Meanwhile, Jimbo Wales has told the community that all this is merely a tempest in a teacup. As he points out, the user that Durova wrongly banned was reinstated after a mere 75 minutes. But it would seem that Jimbo has done his best to suppress any talk of the secret mailing list.


Whatever the case, many longtime editors are up-in-arms. And the site's top administrators seem more concerned with petty site politics than with building a trustworthy encyclopedia. "The problem with Wikipedia is that, for so many in the project, it's no longer about the encyclopedia," Martin wrote in a recent blog post. "The problem is that Wikipedia's community has defined itself not in terms of the encyclopedia it is supposedly producing, but instead of the people it venerates and the people it abhors."


Bang! Bang! You're dead

On November 18, Durova banned a Wikipedia editor known as "!!". Yes, "!!". Some have taken to calling him "Bang Bang." At Wikipedia, everyone has the right to anonymity, and user names are often, shall we say, inexplicable.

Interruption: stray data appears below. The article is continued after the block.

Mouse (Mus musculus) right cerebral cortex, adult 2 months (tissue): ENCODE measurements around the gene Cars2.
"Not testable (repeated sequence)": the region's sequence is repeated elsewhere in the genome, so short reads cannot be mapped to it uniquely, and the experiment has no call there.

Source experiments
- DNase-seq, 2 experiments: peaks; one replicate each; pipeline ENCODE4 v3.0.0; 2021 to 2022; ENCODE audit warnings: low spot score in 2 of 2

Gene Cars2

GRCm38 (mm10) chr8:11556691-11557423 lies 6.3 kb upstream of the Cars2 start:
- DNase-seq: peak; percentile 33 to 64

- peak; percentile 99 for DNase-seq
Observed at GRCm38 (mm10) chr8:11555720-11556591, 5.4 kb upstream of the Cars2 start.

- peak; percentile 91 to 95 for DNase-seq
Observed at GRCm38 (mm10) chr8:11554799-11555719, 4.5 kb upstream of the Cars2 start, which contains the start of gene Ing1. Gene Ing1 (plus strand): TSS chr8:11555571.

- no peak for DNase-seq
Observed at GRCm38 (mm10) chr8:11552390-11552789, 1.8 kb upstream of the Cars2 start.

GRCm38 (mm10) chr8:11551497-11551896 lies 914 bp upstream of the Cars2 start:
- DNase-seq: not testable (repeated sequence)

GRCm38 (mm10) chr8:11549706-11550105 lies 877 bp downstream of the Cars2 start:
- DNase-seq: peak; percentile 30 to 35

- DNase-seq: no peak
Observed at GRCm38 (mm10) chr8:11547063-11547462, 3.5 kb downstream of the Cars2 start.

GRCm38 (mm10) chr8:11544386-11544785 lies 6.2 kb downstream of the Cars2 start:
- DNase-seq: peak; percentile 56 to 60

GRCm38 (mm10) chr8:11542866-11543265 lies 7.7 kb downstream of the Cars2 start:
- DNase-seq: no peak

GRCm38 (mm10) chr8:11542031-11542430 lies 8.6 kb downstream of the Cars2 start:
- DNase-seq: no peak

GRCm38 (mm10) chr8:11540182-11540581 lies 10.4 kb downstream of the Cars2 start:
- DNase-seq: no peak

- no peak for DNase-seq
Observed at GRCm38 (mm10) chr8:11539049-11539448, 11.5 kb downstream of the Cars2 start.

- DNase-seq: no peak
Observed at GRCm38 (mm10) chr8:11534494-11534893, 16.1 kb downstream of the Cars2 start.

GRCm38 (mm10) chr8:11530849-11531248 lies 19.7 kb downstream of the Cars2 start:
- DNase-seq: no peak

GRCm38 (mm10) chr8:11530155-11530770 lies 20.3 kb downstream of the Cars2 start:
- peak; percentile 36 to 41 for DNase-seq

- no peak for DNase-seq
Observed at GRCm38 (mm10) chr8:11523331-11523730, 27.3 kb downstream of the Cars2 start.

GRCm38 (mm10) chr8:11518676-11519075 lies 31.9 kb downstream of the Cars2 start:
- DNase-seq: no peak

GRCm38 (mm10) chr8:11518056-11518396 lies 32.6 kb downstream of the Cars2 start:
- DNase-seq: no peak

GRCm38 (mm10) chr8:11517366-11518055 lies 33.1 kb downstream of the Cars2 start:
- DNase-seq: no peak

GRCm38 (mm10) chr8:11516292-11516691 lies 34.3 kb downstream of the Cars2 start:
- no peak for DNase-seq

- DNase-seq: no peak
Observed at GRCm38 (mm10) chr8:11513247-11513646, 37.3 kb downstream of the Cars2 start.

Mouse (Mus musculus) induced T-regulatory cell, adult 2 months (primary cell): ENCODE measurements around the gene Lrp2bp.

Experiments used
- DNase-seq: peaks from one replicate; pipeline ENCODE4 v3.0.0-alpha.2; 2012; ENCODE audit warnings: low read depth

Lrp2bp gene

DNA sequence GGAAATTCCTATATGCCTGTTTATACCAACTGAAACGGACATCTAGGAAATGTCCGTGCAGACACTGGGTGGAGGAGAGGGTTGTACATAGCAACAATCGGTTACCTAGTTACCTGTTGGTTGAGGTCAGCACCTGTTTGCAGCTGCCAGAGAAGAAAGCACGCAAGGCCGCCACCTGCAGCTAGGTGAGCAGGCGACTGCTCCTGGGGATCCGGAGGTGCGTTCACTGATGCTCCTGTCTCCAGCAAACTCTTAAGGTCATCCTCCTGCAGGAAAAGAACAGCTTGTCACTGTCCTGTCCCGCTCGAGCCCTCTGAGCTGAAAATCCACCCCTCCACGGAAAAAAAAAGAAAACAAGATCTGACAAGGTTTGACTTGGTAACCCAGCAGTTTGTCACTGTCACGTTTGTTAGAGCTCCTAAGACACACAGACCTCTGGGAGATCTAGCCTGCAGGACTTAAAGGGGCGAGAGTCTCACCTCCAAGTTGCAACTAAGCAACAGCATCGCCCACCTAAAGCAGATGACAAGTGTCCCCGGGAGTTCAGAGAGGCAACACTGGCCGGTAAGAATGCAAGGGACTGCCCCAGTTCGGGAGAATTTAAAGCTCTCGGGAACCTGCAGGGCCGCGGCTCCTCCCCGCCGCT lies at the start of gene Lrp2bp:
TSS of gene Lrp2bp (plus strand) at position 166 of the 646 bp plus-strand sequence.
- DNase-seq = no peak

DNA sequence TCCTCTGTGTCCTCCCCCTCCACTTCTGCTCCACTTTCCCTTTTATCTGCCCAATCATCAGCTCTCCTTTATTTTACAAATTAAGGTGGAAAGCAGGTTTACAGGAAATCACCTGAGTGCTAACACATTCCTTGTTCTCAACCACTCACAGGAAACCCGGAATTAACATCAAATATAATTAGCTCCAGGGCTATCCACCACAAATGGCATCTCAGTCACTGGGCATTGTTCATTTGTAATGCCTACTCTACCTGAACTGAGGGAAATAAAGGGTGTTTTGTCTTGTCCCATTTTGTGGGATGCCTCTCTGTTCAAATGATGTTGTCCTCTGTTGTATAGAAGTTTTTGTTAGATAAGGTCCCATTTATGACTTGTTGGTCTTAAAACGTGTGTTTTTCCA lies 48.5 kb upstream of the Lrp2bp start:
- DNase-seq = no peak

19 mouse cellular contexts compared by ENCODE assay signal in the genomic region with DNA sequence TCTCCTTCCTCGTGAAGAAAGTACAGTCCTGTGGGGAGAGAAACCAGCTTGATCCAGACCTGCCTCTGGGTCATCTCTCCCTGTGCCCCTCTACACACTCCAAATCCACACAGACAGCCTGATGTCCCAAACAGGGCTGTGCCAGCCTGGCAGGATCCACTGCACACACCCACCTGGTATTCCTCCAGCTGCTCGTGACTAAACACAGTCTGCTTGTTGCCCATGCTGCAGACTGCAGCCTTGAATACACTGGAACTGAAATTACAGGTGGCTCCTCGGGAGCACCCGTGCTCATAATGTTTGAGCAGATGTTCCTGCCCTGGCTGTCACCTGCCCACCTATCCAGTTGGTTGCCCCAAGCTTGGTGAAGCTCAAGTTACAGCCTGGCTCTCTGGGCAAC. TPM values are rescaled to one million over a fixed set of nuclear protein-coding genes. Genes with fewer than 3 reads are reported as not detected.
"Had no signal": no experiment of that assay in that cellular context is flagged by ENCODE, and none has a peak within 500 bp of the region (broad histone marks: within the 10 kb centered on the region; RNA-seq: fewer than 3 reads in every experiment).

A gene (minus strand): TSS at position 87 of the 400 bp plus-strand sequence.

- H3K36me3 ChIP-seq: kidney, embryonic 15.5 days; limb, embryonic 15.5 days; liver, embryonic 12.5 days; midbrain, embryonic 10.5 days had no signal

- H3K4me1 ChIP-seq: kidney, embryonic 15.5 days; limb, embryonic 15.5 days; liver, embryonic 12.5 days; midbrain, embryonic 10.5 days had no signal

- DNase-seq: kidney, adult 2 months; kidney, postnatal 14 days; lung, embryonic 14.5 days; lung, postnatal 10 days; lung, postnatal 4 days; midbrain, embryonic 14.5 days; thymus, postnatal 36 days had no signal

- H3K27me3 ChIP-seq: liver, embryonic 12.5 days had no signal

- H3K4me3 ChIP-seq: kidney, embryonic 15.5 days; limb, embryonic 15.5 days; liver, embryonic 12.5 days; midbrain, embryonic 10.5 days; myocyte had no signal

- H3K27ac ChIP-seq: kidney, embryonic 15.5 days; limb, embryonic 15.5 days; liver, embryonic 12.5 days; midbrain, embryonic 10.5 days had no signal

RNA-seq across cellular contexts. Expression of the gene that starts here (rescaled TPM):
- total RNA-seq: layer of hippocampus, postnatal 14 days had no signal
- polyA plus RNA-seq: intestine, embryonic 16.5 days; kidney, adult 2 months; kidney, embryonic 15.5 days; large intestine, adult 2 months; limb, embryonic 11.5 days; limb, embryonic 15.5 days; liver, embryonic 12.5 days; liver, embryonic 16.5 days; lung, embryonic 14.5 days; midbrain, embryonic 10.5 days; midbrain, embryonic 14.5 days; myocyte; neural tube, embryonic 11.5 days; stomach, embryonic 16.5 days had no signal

In banning this account, Durova described it as an "abusive sock puppet," insisting it was setup by someone dead set on destroying the encyclopedia. "This problem editor is a troublemaker whose username is two exclamation points with no letters," read the block. "He is a ripened sock with a padded history of redirects, minor edits, and some DYK work. He also indulges in obscene trolling in German, and free range sarcasm and troublemaking. If you find this user gloating, or spot his nasty side, hit him with the banhammer." DYKs are edits made to the "Did You Know" section of the Wikipedia home page.


Durova then posted a notice to the site's public forum, insisting the ban was too important for discussion outside the purview of the Arbitration Committee, Wikipedia's Supreme Court. "Due to the nature of this investigation, our normal open discussion isn't really feasible," she said. "Please take to arbitration if you disagree with this decision."